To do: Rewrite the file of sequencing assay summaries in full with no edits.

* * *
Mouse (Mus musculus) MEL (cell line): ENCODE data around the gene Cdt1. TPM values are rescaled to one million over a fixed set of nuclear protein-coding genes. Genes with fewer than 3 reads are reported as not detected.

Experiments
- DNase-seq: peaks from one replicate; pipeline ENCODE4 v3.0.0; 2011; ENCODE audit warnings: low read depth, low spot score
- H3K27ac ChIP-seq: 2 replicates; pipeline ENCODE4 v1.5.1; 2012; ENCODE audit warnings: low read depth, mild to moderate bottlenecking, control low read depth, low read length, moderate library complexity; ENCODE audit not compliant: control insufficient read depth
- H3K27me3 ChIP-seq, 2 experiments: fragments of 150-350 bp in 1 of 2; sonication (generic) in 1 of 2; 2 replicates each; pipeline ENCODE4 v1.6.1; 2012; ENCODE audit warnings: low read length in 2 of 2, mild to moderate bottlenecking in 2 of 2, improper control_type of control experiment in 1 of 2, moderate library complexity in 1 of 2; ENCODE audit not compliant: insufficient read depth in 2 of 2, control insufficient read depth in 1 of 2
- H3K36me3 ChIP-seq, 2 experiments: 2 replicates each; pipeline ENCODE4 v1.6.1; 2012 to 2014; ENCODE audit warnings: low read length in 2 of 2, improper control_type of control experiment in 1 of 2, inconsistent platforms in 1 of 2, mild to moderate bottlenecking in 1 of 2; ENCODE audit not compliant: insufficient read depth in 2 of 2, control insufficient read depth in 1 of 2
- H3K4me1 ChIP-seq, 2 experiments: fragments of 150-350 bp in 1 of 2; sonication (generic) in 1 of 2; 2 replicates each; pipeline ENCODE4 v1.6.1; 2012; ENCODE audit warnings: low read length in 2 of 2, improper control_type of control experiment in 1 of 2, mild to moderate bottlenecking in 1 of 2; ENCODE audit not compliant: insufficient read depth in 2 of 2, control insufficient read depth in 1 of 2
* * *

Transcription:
Mouse (Mus musculus) MEL (cell line): ENCODE data around the gene Cdt1. TPM values are rescaled to one million over a fixed set of nuclear protein-coding genes. Genes with fewer than 3 reads are reported as not detected.

Experiments
- DNase-seq: peaks from one replicate; pipeline ENCODE4 v3.0.0; 2011; ENCODE audit warnings: low read depth, low spot score
- H3K27ac ChIP-seq: 2 replicates; pipeline ENCODE4 v1.5.1; 2012; ENCODE audit warnings: low read depth, mild to moderate bottlenecking, control low read depth, low read length, moderate library complexity; ENCODE audit not compliant: control insufficient read depth
- H3K27me3 ChIP-seq, 2 experiments: fragments of 150-350 bp in 1 of 2; sonication (generic) in 1 of 2; 2 replicates each; pipeline ENCODE4 v1.6.1; 2012; ENCODE audit warnings: low read length in 2 of 2, mild to moderate bottlenecking in 2 of 2, improper control_type of control experiment in 1 of 2, moderate library complexity in 1 of 2; ENCODE audit not compliant: insufficient read depth in 2 of 2, control insufficient read depth in 1 of 2
- H3K36me3 ChIP-seq, 2 experiments: 2 replicates each; pipeline ENCODE4 v1.6.1; 2012 to 2014; ENCODE audit warnings: low read length in 2 of 2, improper control_type of control experiment in 1 of 2, inconsistent platforms in 1 of 2, mild to moderate bottlenecking in 1 of 2; ENCODE audit not compliant: insufficient read depth in 2 of 2, control insufficient read depth in 1 of 2
- H3K4me1 ChIP-seq, 2 experiments: fragments of 150-350 bp in 1 of 2; sonication (generic) in 1 of 2; 2 replicates each; pipeline ENCODE4 v1.6.1; 2012; ENCODE audit warnings: low read length in 2 of 2, improper control_type of control experiment in 1 of 2, mild to moderate bottlenecking in 1 of 2; ENCODE audit not compliant: insufficient read depth in 2 of 2, control insufficient read depth in 1 of 2